The FDA has expanded the indication for etravirine (Intelence) to include treatment of HIV-1 in pediatric patients ages 6 and older in combination with other anti-retroviral medication.
The expansion means that the drug is now also indicated for pediatric patients who are experiencing virologic failure with HIV-1 strains resistant to non-nucleoside reverse transcriptase inhibitors (NNRTIs) and other anti-retroviral medications, a statement from manufacturer Janssen Therapeutics said.
The approval adds a new, 25-mg dose of the drug, which allows weight-based treatment for pediatric patients.
Etravirine was approved in January 2008 as a treatment for adults with resistance to NNRTIs and other anti-retroviral treatments.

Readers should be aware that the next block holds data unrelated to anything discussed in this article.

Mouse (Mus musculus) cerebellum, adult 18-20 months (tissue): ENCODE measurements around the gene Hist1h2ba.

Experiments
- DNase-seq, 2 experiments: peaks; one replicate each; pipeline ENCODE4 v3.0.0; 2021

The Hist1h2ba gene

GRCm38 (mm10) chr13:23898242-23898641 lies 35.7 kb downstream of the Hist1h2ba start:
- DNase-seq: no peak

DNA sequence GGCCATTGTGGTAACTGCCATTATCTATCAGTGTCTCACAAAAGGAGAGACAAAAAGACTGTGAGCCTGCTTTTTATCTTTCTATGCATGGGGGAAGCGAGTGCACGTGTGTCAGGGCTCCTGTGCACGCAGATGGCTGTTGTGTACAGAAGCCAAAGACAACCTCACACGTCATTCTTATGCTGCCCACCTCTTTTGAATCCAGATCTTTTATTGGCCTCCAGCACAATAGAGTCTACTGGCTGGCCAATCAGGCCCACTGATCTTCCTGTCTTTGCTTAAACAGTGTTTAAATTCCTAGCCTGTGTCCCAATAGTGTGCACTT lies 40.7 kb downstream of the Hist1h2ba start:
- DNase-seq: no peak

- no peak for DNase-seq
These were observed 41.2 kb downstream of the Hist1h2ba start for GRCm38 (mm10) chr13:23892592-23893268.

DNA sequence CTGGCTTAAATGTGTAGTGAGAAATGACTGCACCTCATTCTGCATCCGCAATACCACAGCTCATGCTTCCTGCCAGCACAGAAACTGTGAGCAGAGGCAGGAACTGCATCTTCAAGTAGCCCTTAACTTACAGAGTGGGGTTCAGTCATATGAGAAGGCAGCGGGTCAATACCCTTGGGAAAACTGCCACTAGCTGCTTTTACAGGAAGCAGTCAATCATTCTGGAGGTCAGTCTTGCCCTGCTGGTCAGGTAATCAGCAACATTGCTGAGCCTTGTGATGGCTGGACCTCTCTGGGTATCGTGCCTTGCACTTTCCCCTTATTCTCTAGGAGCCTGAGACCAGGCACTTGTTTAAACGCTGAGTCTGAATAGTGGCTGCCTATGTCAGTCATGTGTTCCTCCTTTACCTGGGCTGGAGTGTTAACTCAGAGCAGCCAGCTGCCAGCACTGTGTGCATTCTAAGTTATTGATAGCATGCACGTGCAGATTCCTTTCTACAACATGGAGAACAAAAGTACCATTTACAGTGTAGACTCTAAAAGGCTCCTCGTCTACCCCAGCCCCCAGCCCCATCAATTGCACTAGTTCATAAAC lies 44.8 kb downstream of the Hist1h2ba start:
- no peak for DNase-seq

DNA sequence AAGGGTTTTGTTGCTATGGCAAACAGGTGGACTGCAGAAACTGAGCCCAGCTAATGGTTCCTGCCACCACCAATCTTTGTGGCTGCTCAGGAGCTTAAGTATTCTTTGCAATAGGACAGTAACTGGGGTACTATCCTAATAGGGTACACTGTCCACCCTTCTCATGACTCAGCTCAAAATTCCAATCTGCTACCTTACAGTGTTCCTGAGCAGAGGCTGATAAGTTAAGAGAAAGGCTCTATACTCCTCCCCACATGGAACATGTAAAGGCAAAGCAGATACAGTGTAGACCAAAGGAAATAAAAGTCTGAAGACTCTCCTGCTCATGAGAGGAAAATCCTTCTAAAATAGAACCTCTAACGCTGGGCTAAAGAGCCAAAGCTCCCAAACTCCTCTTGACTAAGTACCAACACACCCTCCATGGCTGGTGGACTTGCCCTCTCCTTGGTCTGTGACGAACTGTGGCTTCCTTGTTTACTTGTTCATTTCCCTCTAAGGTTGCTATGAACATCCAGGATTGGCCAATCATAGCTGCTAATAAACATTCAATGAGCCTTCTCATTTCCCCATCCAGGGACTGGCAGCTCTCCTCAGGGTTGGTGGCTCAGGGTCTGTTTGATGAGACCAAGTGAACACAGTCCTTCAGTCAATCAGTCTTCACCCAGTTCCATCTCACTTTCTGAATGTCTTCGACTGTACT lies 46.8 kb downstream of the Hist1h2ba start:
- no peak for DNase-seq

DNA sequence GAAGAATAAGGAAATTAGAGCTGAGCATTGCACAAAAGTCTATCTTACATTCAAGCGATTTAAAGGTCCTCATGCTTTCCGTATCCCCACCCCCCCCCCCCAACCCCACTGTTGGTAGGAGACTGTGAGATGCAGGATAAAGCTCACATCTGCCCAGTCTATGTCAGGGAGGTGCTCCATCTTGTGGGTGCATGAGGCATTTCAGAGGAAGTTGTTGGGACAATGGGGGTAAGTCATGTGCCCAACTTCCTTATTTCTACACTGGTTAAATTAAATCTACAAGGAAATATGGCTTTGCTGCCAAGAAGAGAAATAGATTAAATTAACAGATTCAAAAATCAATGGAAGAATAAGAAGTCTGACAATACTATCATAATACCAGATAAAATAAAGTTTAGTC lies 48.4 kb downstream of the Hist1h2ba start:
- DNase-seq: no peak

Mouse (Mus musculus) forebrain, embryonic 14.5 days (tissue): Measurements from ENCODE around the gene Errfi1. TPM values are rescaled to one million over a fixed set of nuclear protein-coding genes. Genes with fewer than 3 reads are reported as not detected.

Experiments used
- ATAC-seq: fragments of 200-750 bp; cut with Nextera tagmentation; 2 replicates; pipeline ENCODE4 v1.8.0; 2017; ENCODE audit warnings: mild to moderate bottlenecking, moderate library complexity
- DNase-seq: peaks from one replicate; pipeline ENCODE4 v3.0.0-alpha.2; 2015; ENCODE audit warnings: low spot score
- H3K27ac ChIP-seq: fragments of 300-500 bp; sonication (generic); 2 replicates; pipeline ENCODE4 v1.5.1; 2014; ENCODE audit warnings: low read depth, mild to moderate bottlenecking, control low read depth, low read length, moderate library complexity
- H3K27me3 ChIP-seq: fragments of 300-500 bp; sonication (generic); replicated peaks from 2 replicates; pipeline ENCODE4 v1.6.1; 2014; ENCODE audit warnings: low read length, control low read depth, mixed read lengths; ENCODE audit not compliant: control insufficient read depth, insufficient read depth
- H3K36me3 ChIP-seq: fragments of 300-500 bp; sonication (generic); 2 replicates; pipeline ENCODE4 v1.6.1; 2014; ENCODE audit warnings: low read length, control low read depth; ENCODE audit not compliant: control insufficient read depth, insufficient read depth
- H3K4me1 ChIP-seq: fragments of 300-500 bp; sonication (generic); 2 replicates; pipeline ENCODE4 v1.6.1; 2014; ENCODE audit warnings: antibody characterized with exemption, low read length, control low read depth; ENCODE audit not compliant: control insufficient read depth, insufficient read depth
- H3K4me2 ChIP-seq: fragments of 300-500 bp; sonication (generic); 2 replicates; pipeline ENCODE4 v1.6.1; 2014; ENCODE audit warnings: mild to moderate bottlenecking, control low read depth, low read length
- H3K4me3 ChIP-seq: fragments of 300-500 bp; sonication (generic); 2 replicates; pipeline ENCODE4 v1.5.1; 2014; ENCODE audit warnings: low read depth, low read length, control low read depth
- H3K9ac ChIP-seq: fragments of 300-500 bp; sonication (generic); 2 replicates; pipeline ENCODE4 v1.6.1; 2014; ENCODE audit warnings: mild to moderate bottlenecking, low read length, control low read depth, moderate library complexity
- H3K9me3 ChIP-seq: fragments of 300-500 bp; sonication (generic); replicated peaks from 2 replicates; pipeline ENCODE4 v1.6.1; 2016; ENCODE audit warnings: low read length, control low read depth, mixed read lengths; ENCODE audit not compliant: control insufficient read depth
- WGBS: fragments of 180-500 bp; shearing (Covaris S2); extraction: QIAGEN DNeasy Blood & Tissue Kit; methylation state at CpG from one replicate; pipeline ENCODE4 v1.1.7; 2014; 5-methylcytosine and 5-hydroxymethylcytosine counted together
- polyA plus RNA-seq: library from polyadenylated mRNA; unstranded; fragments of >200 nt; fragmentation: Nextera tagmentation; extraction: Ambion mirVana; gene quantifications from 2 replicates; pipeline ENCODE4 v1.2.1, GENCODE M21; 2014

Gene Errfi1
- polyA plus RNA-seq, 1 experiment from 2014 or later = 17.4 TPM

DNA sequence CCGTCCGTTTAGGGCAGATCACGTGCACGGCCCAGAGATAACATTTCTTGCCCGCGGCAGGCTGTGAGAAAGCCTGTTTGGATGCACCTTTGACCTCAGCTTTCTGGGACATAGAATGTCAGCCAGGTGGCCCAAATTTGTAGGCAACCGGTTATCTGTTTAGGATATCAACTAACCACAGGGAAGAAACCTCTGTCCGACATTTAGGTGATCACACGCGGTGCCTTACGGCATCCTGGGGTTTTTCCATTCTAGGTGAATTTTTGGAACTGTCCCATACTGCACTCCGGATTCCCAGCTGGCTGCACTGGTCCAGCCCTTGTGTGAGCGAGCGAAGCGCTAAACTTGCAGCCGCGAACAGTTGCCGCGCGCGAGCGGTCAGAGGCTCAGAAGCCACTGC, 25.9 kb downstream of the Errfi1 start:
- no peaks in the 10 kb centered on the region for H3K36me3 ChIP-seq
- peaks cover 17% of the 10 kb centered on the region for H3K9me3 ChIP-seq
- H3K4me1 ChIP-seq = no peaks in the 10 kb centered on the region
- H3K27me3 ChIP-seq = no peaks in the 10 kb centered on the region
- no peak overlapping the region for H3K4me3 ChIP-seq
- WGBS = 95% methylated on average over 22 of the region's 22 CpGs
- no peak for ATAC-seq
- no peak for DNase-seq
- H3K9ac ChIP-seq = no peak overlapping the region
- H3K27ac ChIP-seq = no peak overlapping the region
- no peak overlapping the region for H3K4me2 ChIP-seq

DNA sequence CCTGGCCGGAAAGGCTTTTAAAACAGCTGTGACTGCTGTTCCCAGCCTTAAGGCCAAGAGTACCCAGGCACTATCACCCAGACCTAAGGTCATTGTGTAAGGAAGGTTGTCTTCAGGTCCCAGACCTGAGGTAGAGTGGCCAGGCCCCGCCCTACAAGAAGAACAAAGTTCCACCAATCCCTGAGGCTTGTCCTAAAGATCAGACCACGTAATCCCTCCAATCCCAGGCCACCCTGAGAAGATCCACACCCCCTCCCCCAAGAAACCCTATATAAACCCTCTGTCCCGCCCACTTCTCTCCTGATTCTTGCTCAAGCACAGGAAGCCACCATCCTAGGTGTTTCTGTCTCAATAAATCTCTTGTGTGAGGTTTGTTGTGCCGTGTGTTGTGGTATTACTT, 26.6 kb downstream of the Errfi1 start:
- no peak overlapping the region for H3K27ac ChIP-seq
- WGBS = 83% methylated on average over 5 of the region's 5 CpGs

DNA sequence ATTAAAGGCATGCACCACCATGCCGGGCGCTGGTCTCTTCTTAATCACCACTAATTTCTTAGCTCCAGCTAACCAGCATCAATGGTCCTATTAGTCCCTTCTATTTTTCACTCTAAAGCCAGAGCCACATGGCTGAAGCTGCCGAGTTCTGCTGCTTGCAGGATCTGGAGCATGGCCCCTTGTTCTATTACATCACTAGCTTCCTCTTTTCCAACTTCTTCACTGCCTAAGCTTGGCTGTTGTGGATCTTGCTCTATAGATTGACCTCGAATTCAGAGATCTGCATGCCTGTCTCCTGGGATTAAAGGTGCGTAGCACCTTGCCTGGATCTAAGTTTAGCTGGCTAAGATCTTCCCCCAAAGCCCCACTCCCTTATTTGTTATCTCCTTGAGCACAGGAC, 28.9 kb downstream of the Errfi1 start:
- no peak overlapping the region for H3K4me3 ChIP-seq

Approval for the pediatric indication was based on data from the Pediatric trial with Intelence as an Active NNRTI Option (PIANO) study, which measured safety, tolerability, and efficacy of the drug in combination with other anti-retroviral treatment in 101 treatment-experienced HIV-1 pediatric patients ages 6 to under 18 who weighed at least 35.2 lbs.
At baseline, patients’ plasma HIV-1 RNA and CD4 cell counts were measured, with a median of 3.9 log10 RNA copies/mL and median CD4 cell count of 385 x 106 cells/mm3.
Patients were measured for achievement of undetectable viral load (defined as <50 HIV-1 RNA copies/mL) at week 24 of the study. Of those receiving drug treatment, 52% had an undetectable viral load at week 24, with 67% achieving <400 HIV-1 RNA copies/mL. Mean CD4 cell count increase from baseline was 112 x 106 cells/mm3.
Adverse events include severe skin rash, allergic reactions, change in shape or body fat, immune system change (including tingling, numbness, or pain in hands and feet in adult patients), and diarrhea, which was more common in children.
By Cole Petrochko